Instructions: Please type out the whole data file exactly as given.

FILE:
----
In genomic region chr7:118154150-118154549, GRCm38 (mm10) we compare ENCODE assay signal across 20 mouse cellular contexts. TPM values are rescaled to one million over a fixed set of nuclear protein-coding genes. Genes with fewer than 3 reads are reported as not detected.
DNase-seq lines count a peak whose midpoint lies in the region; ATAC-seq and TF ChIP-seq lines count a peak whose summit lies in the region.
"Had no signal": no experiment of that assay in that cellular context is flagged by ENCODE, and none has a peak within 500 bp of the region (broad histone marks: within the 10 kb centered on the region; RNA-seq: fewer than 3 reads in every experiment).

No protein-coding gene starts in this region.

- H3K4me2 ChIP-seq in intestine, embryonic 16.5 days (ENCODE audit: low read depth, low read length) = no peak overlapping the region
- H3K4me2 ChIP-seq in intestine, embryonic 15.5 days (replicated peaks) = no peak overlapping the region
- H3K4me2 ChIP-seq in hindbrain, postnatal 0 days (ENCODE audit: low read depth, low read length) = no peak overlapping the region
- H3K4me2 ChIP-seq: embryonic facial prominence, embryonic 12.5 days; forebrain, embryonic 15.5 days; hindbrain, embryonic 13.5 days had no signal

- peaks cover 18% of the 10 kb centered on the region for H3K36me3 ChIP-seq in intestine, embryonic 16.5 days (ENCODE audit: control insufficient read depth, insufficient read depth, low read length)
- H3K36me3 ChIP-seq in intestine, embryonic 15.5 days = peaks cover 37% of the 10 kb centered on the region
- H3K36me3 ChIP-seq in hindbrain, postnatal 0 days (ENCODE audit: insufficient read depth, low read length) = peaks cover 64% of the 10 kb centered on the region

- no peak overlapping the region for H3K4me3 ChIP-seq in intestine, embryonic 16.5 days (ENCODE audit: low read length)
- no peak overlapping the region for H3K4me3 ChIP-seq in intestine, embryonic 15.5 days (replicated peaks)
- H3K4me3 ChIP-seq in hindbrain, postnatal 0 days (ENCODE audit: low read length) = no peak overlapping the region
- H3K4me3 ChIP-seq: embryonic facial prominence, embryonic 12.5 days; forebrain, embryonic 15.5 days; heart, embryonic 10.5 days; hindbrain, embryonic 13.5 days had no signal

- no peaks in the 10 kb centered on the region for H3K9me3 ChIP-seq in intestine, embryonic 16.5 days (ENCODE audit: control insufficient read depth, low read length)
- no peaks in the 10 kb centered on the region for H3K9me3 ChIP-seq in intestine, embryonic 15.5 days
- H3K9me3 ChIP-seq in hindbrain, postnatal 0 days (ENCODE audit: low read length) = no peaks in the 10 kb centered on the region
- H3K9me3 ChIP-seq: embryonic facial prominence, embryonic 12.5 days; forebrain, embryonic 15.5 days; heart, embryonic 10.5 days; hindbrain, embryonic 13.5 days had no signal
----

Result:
In genomic region chr7:118154150-118154549, GRCm38 (mm10) we compare ENCODE assay signal across 20 mouse cellular contexts. TPM values are rescaled to one million over a fixed set of nuclear protein-coding genes. Genes with fewer than 3 reads are reported as not detected.
DNase-seq lines count a peak whose midpoint lies in the region; ATAC-seq and TF ChIP-seq lines count a peak whose summit lies in the region.
"Had no signal": no experiment of that assay in that cellular context is flagged by ENCODE, and none has a peak within 500 bp of the region (broad histone marks: within the 10 kb centered on the region; RNA-seq: fewer than 3 reads in every experiment).

No protein-coding gene starts in this region.

- H3K4me2 ChIP-seq in intestine, embryonic 16.5 days (ENCODE audit: low read depth, low read length) = no peak overlapping the region
- H3K4me2 ChIP-seq in intestine, embryonic 15.5 days (replicated peaks) = no peak overlapping the region
- H3K4me2 ChIP-seq in hindbrain, postnatal 0 days (ENCODE audit: low read depth, low read length) = no peak overlapping the region
- H3K4me2 ChIP-seq: embryonic facial prominence, embryonic 12.5 days; forebrain, embryonic 15.5 days; hindbrain, embryonic 13.5 days had no signal

- peaks cover 18% of the 10 kb centered on the region for H3K36me3 ChIP-seq in intestine, embryonic 16.5 days (ENCODE audit: control insufficient read depth, insufficient read depth, low read length)
- H3K36me3 ChIP-seq in intestine, embryonic 15.5 days = peaks cover 37% of the 10 kb centered on the region
- H3K36me3 ChIP-seq in hindbrain, postnatal 0 days (ENCODE audit: insufficient read depth, low read length) = peaks cover 64% of the 10 kb centered on the region

- no peak overlapping the region for H3K4me3 ChIP-seq in intestine, embryonic 16.5 days (ENCODE audit: low read length)
- no peak overlapping the region for H3K4me3 ChIP-seq in intestine, embryonic 15.5 days (replicated peaks)
- H3K4me3 ChIP-seq in hindbrain, postnatal 0 days (ENCODE audit: low read length) = no peak overlapping the region
- H3K4me3 ChIP-seq: embryonic facial prominence, embryonic 12.5 days; forebrain, embryonic 15.5 days; heart, embryonic 10.5 days; hindbrain, embryonic 13.5 days had no signal

- no peaks in the 10 kb centered on the region for H3K9me3 ChIP-seq in intestine, embryonic 16.5 days (ENCODE audit: control insufficient read depth, low read length)
- no peaks in the 10 kb centered on the region for H3K9me3 ChIP-seq in intestine, embryonic 15.5 days
- H3K9me3 ChIP-seq in hindbrain, postnatal 0 days (ENCODE audit: low read length) = no peaks in the 10 kb centered on the region
- H3K9me3 ChIP-seq: embryonic facial prominence, embryonic 12.5 days; forebrain, embryonic 15.5 days; heart, embryonic 10.5 days; hindbrain, embryonic 13.5 days had no signal